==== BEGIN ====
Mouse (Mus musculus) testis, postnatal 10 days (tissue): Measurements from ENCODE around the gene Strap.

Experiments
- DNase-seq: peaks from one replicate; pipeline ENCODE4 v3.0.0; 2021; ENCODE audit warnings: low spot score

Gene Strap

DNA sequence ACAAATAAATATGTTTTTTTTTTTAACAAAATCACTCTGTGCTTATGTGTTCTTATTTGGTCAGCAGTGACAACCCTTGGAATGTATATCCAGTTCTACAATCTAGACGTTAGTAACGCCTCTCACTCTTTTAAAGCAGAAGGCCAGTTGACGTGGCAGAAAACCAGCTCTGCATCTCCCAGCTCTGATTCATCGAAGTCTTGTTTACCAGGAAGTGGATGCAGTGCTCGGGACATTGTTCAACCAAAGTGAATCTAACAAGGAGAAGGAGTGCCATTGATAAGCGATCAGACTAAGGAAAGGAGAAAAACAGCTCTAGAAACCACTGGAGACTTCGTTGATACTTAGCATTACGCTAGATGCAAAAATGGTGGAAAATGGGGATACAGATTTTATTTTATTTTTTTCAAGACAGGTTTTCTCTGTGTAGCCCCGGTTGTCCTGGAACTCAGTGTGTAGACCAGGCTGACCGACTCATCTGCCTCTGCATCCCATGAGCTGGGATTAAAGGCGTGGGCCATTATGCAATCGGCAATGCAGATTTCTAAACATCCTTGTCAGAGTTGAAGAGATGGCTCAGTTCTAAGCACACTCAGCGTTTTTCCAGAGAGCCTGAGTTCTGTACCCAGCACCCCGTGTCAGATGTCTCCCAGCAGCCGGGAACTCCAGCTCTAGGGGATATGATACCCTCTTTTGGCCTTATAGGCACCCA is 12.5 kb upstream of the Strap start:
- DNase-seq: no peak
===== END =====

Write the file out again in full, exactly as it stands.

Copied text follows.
Mouse (Mus musculus) testis, postnatal 10 days (tissue): Measurements from ENCODE around the gene Strap.

Experiments
- DNase-seq: peaks from one replicate; pipeline ENCODE4 v3.0.0; 2021; ENCODE audit warnings: low spot score

Gene Strap

DNA sequence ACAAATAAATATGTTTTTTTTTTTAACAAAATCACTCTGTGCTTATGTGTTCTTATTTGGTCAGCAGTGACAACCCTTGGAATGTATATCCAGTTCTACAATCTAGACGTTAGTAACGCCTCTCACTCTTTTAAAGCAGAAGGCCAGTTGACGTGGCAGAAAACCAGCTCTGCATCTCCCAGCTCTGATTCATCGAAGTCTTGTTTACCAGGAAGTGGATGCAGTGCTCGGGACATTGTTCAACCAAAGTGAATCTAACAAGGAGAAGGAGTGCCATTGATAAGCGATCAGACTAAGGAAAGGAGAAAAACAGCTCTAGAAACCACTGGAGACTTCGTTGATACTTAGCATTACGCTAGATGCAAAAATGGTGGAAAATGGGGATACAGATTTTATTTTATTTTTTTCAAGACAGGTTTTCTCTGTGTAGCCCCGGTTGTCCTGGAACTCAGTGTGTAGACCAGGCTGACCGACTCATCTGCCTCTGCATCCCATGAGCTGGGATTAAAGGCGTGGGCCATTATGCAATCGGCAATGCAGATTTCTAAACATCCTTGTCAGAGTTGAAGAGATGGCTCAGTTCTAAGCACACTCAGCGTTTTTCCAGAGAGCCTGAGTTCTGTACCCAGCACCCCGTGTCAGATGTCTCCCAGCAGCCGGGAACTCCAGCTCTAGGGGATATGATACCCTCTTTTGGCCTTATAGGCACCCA is 12.5 kb upstream of the Strap start:
- DNase-seq: no peak